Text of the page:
I recently wrote about how government-owned Ally Financial was the only big bank that failed the Federal Reserve's stress test and how that ties in to General Motors' operations. The bailed-out bank formerly known as GMAC received about $17 billion of taxpayer money as part of the auto bailout (aka bankruptcy) process. It is now possible for GM, which relies on the auto lending unit of Ally Financial, to buy back the best segment of the bank on the cheap after taking advantage of the taxpayer largesse that saved the lender.
The Federal Reserve's latest round of stress tests for the banking industry showed only one bank remaining on a shaky financial foundation. That bank was government-owned Ally Financial (the bailed-out company formerly known as GMAC), which also happens to be General Motors' prime source for financing.
General Motors released its disappointing earnings report last week to the sound of crickets. While financial TV news networks (along with most analysts and journalists) ignored the negative aspects of the release, share price has fallen over 5% in less than a week since the news hit. The earnings release and subsequent SEC 10K (annual report) expose the fact that GM's recovery is not the success that the Obama Administration and media portray. The lack of the fanfare that typically comes with GM earnings releases is as good an indication of the meaning behind the numbers as is the decline in share price.
Yesterday's earnings' report by General Motors threw up some red flags that I reviewed here. In recent quarters, the media seemed to give quite a bit of coverage on GM's earnings, but not so this time. I wanted to follow up and discuss what the financial news networks obviously will not.
General Motors reported earnings today that appeared non-eventful on the surface. Upon further inspection there are some underlying concerns, including a glaring one-time event that stands out. That is an adjustment to earnings with a tax benefit (as opposed to paying taxes) of $35 billion for a "deferred tax valuation release." This was coupled with a goodwill impairment charge of about $27 billion, which allows GM to reduce the previously unusually high goodwill assets that were recorded on its balance sheet.
Perhaps General Motors should have put more focus on competing in the largest segment of the auto market instead of focusing on being the market leader in the least popular, plug-in, electric vehicle (EV) field. A Detroit Free Press article reported that GM had to slash Chevy Malibu prices by hundreds of dollars to try and catch up with vehicles like the Toyota Camry, which is currently eating the Malibu's lunch.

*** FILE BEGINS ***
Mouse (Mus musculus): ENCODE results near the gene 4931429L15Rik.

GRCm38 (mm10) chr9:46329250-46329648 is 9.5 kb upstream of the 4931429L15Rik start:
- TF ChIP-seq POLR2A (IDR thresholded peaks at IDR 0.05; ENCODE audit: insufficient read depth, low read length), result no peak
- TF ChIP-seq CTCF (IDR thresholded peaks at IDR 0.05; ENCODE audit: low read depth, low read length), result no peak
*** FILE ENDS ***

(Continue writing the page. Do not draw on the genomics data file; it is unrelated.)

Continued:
According to Toyota Vice Chairman Takeshi Uchiyamada, "Because of its shortcomings - driving range, cost and recharging time - the electric vehicle is not a viable replacement for most conventional cars; we need something entirely new." Uchiyamada is considered the "father of the Prius."
An article by Reuter's exposes the limitations of EVs and focuses on Toyota's, along with Nissan's, change in strategy, which is now moving away from EVs. Even the most ideological and extreme green energy proponents and backers of the Chevy Volt will have to open their eyes to the sad truth uncovered by the latest report.
January's dismal numbers for Chevy Volt sales may give a clue as to how successful (or not) President Obama will be in reaching his goal of having a million electric vehicles (EVs) on American roads within the next few years, a goal that is increasingly becoming unlikely. It also gives us a glimpse into a bizarre strategy General Motors has had by focusing so strongly on plug-in cars while they lose market share elsewhere. The numbers are in, and GM can proudly say that they are the market leader in an insignificant field with a paltry 1,140 Volts sold in January. The best selling passenger car on the road, the Toyota Camry, sold 31,897 during the month, giving an indication of how illogical GM's misguided focus has been.
A watchdog for the government's bailout program, the Special Inspector General for the Troubled Asset Relief Program (SIGTARP), has hit the US Treasury Department with a hard combo of critique regarding some of the Administration's actions since pumping billions of taxpayer dollars into bailed-out companies like General Motors and Ally Financial (formerly known as GMAC). SIGTARP issued a report lambasting Treasury for allowing excessive pay for executives at GM, Ally Financial and AIG and followed that with statements that scrutinized Treasury's continued refusal to exit its stake in Ally Financial, which is currently 74% owned by the government.